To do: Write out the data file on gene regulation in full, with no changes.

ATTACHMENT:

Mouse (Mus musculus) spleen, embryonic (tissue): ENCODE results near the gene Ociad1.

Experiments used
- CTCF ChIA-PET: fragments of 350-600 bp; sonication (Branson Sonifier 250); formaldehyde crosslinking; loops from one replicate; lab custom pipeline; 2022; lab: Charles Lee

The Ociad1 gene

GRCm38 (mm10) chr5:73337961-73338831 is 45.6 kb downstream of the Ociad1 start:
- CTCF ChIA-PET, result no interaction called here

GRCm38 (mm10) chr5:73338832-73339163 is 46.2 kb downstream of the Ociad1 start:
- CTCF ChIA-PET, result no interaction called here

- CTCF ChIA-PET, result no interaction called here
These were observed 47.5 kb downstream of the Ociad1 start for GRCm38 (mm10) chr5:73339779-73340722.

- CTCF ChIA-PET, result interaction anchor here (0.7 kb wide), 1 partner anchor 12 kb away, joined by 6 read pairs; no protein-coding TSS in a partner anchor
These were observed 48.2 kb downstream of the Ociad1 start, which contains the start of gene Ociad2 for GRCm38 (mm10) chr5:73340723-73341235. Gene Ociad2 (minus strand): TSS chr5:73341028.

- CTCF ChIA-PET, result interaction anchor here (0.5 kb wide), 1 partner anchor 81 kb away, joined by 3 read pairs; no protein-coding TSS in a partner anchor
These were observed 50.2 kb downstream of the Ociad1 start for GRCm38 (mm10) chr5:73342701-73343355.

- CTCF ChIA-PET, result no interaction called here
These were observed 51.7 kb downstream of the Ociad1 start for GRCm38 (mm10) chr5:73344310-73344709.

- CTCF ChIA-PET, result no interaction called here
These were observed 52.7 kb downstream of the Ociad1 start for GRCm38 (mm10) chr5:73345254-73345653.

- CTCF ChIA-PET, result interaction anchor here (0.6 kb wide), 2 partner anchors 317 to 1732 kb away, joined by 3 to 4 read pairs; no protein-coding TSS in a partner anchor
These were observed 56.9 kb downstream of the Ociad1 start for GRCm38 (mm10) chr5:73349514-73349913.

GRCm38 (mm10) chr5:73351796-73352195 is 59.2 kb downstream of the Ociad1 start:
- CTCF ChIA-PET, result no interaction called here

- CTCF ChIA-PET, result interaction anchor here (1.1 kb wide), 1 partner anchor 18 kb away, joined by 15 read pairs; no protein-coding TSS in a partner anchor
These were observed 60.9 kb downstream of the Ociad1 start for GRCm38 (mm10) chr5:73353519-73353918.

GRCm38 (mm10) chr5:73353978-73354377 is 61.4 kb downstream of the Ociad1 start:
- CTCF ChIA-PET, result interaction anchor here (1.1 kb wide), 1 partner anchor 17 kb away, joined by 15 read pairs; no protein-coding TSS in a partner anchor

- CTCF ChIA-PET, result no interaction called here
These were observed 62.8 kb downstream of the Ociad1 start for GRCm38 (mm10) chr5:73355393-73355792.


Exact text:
Mouse (Mus musculus) spleen, embryonic (tissue): ENCODE results near the gene Ociad1.

Experiments used
- CTCF ChIA-PET: fragments of 350-600 bp; sonication (Branson Sonifier 250); formaldehyde crosslinking; loops from one replicate; lab custom pipeline; 2022; lab: Charles Lee

The Ociad1 gene

GRCm38 (mm10) chr5:73337961-73338831 is 45.6 kb downstream of the Ociad1 start:
- CTCF ChIA-PET, result no interaction called here

GRCm38 (mm10) chr5:73338832-73339163 is 46.2 kb downstream of the Ociad1 start:
- CTCF ChIA-PET, result no interaction called here

- CTCF ChIA-PET, result no interaction called here
These were observed 47.5 kb downstream of the Ociad1 start for GRCm38 (mm10) chr5:73339779-73340722.

- CTCF ChIA-PET, result interaction anchor here (0.7 kb wide), 1 partner anchor 12 kb away, joined by 6 read pairs; no protein-coding TSS in a partner anchor
These were observed 48.2 kb downstream of the Ociad1 start, which contains the start of gene Ociad2 for GRCm38 (mm10) chr5:73340723-73341235. Gene Ociad2 (minus strand): TSS chr5:73341028.

- CTCF ChIA-PET, result interaction anchor here (0.5 kb wide), 1 partner anchor 81 kb away, joined by 3 read pairs; no protein-coding TSS in a partner anchor
These were observed 50.2 kb downstream of the Ociad1 start for GRCm38 (mm10) chr5:73342701-73343355.

- CTCF ChIA-PET, result no interaction called here
These were observed 51.7 kb downstream of the Ociad1 start for GRCm38 (mm10) chr5:73344310-73344709.

- CTCF ChIA-PET, result no interaction called here
These were observed 52.7 kb downstream of the Ociad1 start for GRCm38 (mm10) chr5:73345254-73345653.

- CTCF ChIA-PET, result interaction anchor here (0.6 kb wide), 2 partner anchors 317 to 1732 kb away, joined by 3 to 4 read pairs; no protein-coding TSS in a partner anchor
These were observed 56.9 kb downstream of the Ociad1 start for GRCm38 (mm10) chr5:73349514-73349913.

GRCm38 (mm10) chr5:73351796-73352195 is 59.2 kb downstream of the Ociad1 start:
- CTCF ChIA-PET, result no interaction called here

- CTCF ChIA-PET, result interaction anchor here (1.1 kb wide), 1 partner anchor 18 kb away, joined by 15 read pairs; no protein-coding TSS in a partner anchor
These were observed 60.9 kb downstream of the Ociad1 start for GRCm38 (mm10) chr5:73353519-73353918.

GRCm38 (mm10) chr5:73353978-73354377 is 61.4 kb downstream of the Ociad1 start:
- CTCF ChIA-PET, result interaction anchor here (1.1 kb wide), 1 partner anchor 17 kb away, joined by 15 read pairs; no protein-coding TSS in a partner anchor

- CTCF ChIA-PET, result no interaction called here
These were observed 62.8 kb downstream of the Ociad1 start for GRCm38 (mm10) chr5:73355393-73355792.